Forget about solving all these crimes; the signal triumph here is (spoiler) the heroine’s survival.

Pub Date: March 17, 2020

ISBN: 978-1-9821-3888-2

Page Count: 352

Publisher: Scribner

Review Posted Online: Dec. 23, 2019

Kirkus Reviews Issue: Jan. 15, 2020

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Creepy, violent, and propulsive; a standout gothic mystery.

THINGS IN JARS

Lady detective Bridie Devine searches for a missing child and finds much more than she bargained for.

Bridie Devine is no stranger to the seedy underworld of Victorian London. An accomplished detective with medical training, she sometimes helps the police by examining bodies to determine the cause of death. Bridie recently failed to find a lost child, and when she’s approached about another missing child, the daughter of Sir Edmund Berwick, she isn’t enthusiastic about taking on the case. But Christabel Berwick is no ordinary child. Sir Edmund has hidden Christabel away her whole life and wants Bridie to believe this is an ordinary kidnapping. Bridie does a little digging and learns that Christabel isn’t his daughter so much as his prized specimen. Sir Edmund believes Christabel is a “merrow,” a darker and less romanticized version of a mermaid. Bridie is skeptical, but there are reports of Christabel’s sharp teeth, color-changing eyes, and ability to drown people on dry land. Given that Bridie’s new companion is a ghost who refuses to tell her why he’s haunting her, Bridie might want to open her mind a bit. There’s a lot going on in this singular novel, and none of it pretty. Bridie’s London is soaked with mud and blood, and her past is nightmarish at best. Kidd (Mr. Flood’s Last Resort, 2018, etc.) is an expert at setting a supernatural mood perfect for ghosts and merrows, but her human villains make them seem mundane by comparison. With so much detail and so many clever, Dickensian characters, readers might petition Kidd to give Bridie her own series.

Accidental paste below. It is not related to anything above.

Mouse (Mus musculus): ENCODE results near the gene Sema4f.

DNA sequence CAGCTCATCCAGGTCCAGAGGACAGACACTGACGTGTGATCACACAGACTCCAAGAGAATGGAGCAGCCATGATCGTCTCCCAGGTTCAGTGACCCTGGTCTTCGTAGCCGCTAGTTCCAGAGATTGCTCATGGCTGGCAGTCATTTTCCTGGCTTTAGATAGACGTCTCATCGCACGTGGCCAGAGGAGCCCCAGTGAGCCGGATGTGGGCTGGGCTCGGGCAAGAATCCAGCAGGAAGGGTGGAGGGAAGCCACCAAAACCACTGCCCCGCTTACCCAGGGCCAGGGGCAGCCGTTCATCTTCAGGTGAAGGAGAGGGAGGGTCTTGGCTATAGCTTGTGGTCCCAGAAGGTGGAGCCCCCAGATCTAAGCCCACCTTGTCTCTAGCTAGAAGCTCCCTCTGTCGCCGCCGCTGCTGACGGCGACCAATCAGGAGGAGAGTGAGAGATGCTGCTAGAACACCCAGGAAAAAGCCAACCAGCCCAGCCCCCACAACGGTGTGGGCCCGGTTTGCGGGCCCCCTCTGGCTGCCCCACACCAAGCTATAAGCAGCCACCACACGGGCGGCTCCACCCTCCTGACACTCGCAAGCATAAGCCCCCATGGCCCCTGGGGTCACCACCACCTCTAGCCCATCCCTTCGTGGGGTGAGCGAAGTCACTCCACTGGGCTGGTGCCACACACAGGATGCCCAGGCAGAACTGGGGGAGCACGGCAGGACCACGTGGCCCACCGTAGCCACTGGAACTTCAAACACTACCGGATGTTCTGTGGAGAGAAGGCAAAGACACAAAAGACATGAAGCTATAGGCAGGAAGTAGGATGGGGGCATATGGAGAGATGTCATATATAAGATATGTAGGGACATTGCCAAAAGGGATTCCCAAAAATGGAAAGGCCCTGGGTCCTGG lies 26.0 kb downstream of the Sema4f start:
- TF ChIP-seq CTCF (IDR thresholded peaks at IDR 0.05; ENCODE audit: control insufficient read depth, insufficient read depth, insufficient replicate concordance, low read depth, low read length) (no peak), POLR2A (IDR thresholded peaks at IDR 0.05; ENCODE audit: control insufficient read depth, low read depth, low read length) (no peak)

Creepy, violent, and propulsive; a standout gothic mystery.

Pub Date: Feb. 4, 2020

ISBN: 978-1-9821-2128-0

Page Count: 384

Publisher: Atria

Review Posted Online: Sept. 30, 2019

Kirkus Reviews Issue: Oct. 15, 2019